That’s just the veneer. Indians boast a median household income of $90,429, making them the most well­–heeled ethnic group per capita in America. Today, more than 150 members grace the India Caucus of the House of Representatives. It was only in 2008 that droves of Indians amassed a coordinated effort, canvassing and lobbying President Bush and even, then senator, Obama to push through an historic nuclear deal. Across American campuses, you’ll find nearly 105,000 Indian students, more than from any other single country. They comprise 13% of graduate students at top universities. The catalogue of prominent Indians seating high places from cinema to C–suite to town hall is now too large to score. More interestingly— Indian Americans are increasingly shedding clichéd engineering and physician posts while taking new risks, mixing and matching, and adopting professions as choreographers, comedians, and culinary pioneers. Over 6% of Indian Americans in Chicago work in the arts, entertainment, and food industries.
What was once a one–way “brain drain” has evolved into, what Jagdish Bhagwati terms, a “brain exchange.” Each month I attend Subcontinental Drift, an open mic in New York City showcasing young South Asian American performers through storytelling, poetry, acoustic vocal, and stand–up comedy. Aside from the brimming talent, I’m more amazed and humbled by the smart, self–aware, and charismatic people behind it. Many of them have turned down high flying salaries for extended stints in India through organizations like Indicorps, sharing technical expertise on everything from elementary education and job training to health clinics and rural farming.

The most obvious draw for the cultural compass of a diasporic Indian is in renovating the Indo–Pak relationship. A global, stitched together fabric of Indians and Pakistanis abroad could leapfrog local political frictions and diplomatic animosities in shepherding peace, financing cross–border infrastructure, and kick–starting trade arrangements. The same goes for China. Spreading further, diasporic Indians can put muscle behind integrating India regionally with pluralist, diverse, democratic economies like Turkey and Indonesia. Diasporic India can hold a mirror to India and help the motherland look inward. Go to India today and you will still hear voices from Tamil Nadu, Gujarat, Kerala, Punjab, or Uttar Pradesh uselessly measuring musical or moral superiority. After so effortlessly globalizing with the world, India has yet to fully globalize itself. India’s ability to seduce and cajole is indisputable. Unfortunately, its ability to engage has been timid and disappointing.

The social and political capital among diasporic Indians, particularly in America, has reached a tipping point. A first–of–its–kind South Asian Diaspora Convention just wrapped up in Singapore. The feeling’s tingly. The next diasporic act is about to unfold, one that moves beyond remittances and a series of detached, one–off arrangements to a more coherent, dynamic, and muscular engagement. Our new vocabulary will include more “diaspora bonds” and innovation exchanges. New noble ventures will sprout. For India, expect fresh ways for creatives and entrepreneurs to partner, NGOs, local businesses, and governments to align, and trade blocs like ASEAN, GCC, EU, and NAFTA to open up.

I wonder how my great grandmother, who recently passed away at 107, would interpret tomorrow’s world— an Indian identity in a global space, a global identity in an Indian space. Walking down 2nd Avenue past chatter and clinking glasses, wine and oyster bars, I sometimes imagine the earth her bare feet felt ambling a remote, dusty path in Kollegal more than a century ago.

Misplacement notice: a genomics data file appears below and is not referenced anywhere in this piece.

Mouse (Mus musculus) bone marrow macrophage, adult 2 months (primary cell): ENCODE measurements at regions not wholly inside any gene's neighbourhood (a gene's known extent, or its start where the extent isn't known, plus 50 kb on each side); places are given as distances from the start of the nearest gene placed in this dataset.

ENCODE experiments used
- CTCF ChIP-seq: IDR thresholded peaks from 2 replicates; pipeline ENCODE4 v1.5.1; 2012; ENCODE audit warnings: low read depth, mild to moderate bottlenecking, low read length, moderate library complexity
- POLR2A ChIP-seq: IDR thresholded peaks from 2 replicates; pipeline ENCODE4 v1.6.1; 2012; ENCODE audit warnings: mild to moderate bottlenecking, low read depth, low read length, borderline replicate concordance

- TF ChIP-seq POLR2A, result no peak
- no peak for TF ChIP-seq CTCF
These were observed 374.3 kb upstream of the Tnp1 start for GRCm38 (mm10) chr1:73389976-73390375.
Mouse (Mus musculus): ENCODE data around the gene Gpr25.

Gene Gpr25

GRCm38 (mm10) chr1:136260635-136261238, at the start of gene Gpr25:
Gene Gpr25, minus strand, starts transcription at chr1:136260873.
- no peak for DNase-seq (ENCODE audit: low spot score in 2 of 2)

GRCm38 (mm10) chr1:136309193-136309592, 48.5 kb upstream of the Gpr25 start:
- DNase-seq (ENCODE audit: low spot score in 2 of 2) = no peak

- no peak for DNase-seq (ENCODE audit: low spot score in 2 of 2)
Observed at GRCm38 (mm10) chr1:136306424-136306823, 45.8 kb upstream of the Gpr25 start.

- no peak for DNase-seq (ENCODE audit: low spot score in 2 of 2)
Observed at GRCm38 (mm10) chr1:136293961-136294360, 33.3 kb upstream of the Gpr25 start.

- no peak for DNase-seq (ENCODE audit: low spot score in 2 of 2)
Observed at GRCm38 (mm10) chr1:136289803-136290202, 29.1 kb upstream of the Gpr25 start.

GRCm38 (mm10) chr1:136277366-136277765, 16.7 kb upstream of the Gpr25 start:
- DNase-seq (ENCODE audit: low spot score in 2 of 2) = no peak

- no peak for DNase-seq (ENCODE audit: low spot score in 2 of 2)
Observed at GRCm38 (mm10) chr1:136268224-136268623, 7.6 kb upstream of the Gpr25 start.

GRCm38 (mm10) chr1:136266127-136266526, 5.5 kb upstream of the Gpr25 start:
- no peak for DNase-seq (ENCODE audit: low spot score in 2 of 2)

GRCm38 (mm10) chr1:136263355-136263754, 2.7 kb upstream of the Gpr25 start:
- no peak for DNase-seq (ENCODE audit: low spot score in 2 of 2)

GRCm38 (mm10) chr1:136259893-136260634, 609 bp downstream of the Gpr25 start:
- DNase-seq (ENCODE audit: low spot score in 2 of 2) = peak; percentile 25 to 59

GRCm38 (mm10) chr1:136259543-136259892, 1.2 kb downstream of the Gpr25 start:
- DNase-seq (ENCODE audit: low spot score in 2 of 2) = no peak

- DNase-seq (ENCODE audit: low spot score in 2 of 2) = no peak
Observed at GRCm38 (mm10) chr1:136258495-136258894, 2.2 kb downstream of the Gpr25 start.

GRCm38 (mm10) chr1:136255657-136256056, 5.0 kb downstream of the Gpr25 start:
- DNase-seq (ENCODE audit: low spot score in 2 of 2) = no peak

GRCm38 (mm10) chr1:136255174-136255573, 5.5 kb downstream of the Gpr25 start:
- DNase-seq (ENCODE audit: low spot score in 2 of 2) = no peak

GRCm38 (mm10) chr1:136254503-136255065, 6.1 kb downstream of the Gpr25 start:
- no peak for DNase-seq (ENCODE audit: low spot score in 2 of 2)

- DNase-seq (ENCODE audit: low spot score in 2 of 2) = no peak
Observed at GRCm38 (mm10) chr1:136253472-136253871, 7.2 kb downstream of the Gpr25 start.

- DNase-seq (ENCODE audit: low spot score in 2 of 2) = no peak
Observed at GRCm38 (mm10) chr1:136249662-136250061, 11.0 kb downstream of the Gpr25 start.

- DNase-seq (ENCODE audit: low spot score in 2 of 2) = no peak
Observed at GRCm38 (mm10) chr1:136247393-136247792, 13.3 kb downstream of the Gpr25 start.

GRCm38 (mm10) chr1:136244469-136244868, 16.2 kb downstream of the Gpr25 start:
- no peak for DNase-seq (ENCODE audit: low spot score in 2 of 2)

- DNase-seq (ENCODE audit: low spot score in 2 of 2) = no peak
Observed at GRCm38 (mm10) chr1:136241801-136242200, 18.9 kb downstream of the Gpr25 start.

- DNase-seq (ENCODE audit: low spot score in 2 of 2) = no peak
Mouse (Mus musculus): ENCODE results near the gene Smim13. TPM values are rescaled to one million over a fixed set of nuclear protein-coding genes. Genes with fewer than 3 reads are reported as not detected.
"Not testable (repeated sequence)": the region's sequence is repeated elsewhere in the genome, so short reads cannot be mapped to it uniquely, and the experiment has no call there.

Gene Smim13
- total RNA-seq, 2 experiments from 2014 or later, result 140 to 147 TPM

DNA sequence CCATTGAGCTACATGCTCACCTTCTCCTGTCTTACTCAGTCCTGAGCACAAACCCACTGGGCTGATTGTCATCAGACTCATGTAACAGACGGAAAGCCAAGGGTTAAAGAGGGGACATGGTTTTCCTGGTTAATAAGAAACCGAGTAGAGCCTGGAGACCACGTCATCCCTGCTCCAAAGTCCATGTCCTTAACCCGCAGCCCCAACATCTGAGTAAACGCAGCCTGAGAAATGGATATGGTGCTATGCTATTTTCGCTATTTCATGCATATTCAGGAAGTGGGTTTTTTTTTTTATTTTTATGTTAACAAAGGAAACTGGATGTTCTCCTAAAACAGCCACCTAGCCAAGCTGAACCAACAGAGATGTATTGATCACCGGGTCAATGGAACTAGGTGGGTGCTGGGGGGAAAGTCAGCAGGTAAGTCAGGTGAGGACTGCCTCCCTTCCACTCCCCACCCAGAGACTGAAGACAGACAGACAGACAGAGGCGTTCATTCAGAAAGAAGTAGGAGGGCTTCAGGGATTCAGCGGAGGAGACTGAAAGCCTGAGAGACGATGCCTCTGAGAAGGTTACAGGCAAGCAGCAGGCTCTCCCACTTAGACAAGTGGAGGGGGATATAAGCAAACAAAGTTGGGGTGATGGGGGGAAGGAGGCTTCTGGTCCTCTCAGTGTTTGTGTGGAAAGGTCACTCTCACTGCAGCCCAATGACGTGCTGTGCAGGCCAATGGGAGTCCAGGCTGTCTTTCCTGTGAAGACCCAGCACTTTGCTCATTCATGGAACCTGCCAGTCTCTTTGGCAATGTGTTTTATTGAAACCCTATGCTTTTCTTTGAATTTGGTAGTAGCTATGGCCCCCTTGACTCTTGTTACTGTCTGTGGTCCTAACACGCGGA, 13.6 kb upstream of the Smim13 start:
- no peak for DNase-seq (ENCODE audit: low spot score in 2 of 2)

Wednesday, July 13, 2011

The Sphinx Bends Your Ear

“Forgive me sir, my pen… it does a strange trick. It will tell you all the secrets of my heart.” -Unknown


Just around the corner, around the steaming, clove–scented tea stalls and fly–pocked apricot pyramids lining Mandawi bazaar, Kabul’s largest open–air market, you’ll bump into chatter of Saad Mohseni, Afghanistan’s first media mogul. Well, not him per say, but one of his creations. Mohseni heads up Moby Group, an expanding media force that owns household Afghan names like Tolo TV, Arman Radio, and Afghan Scene magazine, among others. He is the maestro and muscle behind Farsi1, a satellite network that bundles and beams Malcolm in the Middle, Dharma and Greg, Oprah, 24, and How I Met Your Mother, as well as Turkish soaps like Bez Bebek and racy Latin American telenovelas like Eva Luna to Tehran and South Asia’s eager Farsi–speaking audience (Farsi was actually the official language of India’s courts until 1837). Empty calories, you might think. But, Mohseni takes pride in ruffling the Ayatollah’s feathers while plying a generation’s moral imagination.

The crown jewel is Tolo TV’s Afghan Star, an adaptation of American Idol now on its sixth season. An estimated one–third of Afghanistan’s people tune in each Thursday. When you think American, Coca Cola and Apple are the usual suspects. But, Idol may actually be America’s greatest export (the U.K.’s original Pop Idol never carried the same cache). Why? Afghan Star imbues a democratizing spirit that’s sorely lacking, bringing together Tajiks, Pashtuns, and Hazaras to compete on a single stage with their own voices. Equally, it’s a meritocracy. Lema Sahar, a Pashtun from Kandahar, became a finalist in 2008 by drawing millions of text messaged votes from Herat to Kunduz. The eighteen–year–old even campaigned the old fashioned way, knocking on doors and taping up flyers. In the same vein, Aydah al Jahani took home the grand prize in the UAE’s Million’s Poet, reciting traditional Bedouin Nabati poetry, navigating taboos of women and society. There’s an electricity in the air from Casablanca to Cairo to Kabul. Literally. Parag Khanna writes that in Turkey “when the mosque’s call to prayer sounds during a football match, restaurant patrons simply turn the television volume way up.”